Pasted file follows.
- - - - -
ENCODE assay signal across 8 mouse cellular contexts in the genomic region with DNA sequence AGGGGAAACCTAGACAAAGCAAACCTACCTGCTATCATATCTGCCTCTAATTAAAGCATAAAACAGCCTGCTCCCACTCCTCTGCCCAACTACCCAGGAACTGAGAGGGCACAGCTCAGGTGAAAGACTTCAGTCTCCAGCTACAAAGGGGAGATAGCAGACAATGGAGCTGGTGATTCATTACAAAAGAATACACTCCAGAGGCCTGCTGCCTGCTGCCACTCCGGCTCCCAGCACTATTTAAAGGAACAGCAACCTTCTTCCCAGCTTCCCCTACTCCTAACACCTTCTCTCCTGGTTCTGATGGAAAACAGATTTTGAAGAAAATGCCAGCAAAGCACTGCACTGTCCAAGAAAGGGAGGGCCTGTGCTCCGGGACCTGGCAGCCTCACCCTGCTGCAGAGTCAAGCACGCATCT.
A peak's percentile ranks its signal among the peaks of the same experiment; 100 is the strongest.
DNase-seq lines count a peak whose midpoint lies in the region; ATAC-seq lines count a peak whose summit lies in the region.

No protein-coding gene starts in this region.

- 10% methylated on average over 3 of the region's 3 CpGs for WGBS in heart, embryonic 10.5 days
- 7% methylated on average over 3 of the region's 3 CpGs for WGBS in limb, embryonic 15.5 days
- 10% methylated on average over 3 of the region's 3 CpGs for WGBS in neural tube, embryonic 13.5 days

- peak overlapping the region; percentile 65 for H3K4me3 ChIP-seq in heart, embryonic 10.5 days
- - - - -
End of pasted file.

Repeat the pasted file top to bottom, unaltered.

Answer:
ENCODE assay signal across 8 mouse cellular contexts in the genomic region with DNA sequence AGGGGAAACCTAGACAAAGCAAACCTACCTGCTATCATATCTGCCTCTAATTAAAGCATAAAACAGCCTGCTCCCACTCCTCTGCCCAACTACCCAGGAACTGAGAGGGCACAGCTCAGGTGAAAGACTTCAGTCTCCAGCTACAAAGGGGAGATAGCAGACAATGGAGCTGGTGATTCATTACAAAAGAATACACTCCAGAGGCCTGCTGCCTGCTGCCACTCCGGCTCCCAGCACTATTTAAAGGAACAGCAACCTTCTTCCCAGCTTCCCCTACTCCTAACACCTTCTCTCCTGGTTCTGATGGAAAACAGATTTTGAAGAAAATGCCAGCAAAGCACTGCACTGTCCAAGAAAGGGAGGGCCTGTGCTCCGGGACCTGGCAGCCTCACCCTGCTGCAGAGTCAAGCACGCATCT.
A peak's percentile ranks its signal among the peaks of the same experiment; 100 is the strongest.
DNase-seq lines count a peak whose midpoint lies in the region; ATAC-seq lines count a peak whose summit lies in the region.

No protein-coding gene starts in this region.

- 10% methylated on average over 3 of the region's 3 CpGs for WGBS in heart, embryonic 10.5 days
- 7% methylated on average over 3 of the region's 3 CpGs for WGBS in limb, embryonic 15.5 days
- 10% methylated on average over 3 of the region's 3 CpGs for WGBS in neural tube, embryonic 13.5 days

- peak overlapping the region; percentile 65 for H3K4me3 ChIP-seq in heart, embryonic 10.5 days